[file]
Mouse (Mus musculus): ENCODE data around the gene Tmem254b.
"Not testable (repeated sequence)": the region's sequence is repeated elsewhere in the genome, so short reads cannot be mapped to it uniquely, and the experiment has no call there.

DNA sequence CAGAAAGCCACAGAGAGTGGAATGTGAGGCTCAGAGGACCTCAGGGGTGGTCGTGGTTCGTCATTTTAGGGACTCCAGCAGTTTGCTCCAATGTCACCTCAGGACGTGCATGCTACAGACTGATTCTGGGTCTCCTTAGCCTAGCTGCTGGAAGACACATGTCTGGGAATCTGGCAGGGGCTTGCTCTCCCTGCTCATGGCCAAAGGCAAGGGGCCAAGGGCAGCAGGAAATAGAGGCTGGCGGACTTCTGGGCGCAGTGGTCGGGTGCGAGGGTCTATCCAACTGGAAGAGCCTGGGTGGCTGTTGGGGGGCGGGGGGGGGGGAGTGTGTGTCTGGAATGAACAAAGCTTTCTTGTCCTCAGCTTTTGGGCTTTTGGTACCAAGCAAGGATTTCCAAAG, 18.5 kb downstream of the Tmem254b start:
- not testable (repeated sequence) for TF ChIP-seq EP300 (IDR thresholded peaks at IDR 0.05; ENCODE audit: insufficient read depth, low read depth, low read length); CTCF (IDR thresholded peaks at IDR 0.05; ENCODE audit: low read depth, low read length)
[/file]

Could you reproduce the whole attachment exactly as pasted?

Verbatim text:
Mouse (Mus musculus): ENCODE data around the gene Tmem254b.
"Not testable (repeated sequence)": the region's sequence is repeated elsewhere in the genome, so short reads cannot be mapped to it uniquely, and the experiment has no call there.

DNA sequence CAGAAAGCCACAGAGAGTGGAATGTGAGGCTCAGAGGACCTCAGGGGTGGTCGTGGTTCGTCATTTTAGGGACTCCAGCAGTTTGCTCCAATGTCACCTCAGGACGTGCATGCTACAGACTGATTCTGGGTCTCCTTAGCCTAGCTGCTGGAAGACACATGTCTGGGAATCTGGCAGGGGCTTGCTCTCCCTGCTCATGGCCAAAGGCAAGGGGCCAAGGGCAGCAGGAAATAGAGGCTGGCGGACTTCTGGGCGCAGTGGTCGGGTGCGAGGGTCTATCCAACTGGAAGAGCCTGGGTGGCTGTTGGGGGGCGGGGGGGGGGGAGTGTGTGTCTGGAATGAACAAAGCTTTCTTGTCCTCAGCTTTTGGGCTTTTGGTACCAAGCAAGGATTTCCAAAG, 18.5 kb downstream of the Tmem254b start:
- not testable (repeated sequence) for TF ChIP-seq EP300 (IDR thresholded peaks at IDR 0.05; ENCODE audit: insufficient read depth, low read depth, low read length); CTCF (IDR thresholded peaks at IDR 0.05; ENCODE audit: low read depth, low read length)